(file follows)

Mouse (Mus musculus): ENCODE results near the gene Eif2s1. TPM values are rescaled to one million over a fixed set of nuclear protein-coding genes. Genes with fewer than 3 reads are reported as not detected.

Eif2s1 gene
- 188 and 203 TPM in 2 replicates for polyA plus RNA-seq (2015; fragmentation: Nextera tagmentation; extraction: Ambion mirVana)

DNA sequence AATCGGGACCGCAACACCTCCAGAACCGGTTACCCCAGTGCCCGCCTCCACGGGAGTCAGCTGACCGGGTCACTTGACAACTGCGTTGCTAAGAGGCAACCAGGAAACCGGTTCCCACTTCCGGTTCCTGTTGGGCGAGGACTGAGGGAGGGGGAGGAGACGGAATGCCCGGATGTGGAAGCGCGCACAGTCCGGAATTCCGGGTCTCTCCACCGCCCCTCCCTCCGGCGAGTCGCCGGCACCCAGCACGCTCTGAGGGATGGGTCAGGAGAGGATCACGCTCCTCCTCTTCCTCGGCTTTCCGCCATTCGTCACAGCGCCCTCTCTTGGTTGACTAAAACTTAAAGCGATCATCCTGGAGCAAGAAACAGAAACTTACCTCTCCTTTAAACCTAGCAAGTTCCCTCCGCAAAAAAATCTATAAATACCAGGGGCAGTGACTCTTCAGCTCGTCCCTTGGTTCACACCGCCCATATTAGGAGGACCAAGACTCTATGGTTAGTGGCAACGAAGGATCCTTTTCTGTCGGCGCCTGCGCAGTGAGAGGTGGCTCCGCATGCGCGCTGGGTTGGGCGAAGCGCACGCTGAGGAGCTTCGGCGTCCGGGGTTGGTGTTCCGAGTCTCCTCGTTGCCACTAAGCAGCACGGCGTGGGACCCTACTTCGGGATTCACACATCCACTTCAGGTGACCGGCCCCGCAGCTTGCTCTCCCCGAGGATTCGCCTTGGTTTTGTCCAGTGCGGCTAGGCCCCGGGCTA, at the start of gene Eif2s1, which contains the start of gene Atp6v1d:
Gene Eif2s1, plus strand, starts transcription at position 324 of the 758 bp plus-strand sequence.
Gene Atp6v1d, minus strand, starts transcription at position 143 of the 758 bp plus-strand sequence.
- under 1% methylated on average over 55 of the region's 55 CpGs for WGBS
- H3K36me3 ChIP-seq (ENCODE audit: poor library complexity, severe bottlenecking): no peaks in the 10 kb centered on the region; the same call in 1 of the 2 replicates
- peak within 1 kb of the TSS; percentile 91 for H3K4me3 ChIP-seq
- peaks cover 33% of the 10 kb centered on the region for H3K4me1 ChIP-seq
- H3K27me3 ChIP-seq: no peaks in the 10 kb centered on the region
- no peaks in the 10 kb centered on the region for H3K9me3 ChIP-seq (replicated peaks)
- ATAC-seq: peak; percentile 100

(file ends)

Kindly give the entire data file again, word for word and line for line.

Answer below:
Mouse (Mus musculus): ENCODE results near the gene Eif2s1. TPM values are rescaled to one million over a fixed set of nuclear protein-coding genes. Genes with fewer than 3 reads are reported as not detected.

Eif2s1 gene
- 188 and 203 TPM in 2 replicates for polyA plus RNA-seq (2015; fragmentation: Nextera tagmentation; extraction: Ambion mirVana)

DNA sequence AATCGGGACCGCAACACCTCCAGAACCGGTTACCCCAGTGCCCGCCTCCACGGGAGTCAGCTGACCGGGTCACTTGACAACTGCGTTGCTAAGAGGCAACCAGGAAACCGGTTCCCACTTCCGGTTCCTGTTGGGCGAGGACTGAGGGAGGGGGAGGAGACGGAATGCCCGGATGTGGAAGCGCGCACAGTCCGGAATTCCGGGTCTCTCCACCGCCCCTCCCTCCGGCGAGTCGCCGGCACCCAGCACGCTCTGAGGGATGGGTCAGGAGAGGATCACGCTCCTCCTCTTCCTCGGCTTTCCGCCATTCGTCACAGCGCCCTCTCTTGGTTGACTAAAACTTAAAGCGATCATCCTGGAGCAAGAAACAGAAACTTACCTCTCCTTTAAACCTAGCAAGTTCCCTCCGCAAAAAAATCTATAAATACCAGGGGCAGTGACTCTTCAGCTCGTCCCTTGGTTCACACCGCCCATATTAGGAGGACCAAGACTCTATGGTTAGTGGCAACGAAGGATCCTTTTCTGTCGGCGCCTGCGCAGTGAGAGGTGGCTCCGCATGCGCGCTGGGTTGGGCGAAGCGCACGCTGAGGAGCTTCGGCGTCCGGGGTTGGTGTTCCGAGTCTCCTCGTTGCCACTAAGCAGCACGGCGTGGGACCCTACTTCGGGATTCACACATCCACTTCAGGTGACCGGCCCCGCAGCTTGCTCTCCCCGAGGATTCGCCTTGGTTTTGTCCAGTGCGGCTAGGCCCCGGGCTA, at the start of gene Eif2s1, which contains the start of gene Atp6v1d:
Gene Eif2s1, plus strand, starts transcription at position 324 of the 758 bp plus-strand sequence.
Gene Atp6v1d, minus strand, starts transcription at position 143 of the 758 bp plus-strand sequence.
- under 1% methylated on average over 55 of the region's 55 CpGs for WGBS
- H3K36me3 ChIP-seq (ENCODE audit: poor library complexity, severe bottlenecking): no peaks in the 10 kb centered on the region; the same call in 1 of the 2 replicates
- peak within 1 kb of the TSS; percentile 91 for H3K4me3 ChIP-seq
- peaks cover 33% of the 10 kb centered on the region for H3K4me1 ChIP-seq
- H3K27me3 ChIP-seq: no peaks in the 10 kb centered on the region
- no peaks in the 10 kb centered on the region for H3K9me3 ChIP-seq (replicated peaks)
- ATAC-seq: peak; percentile 100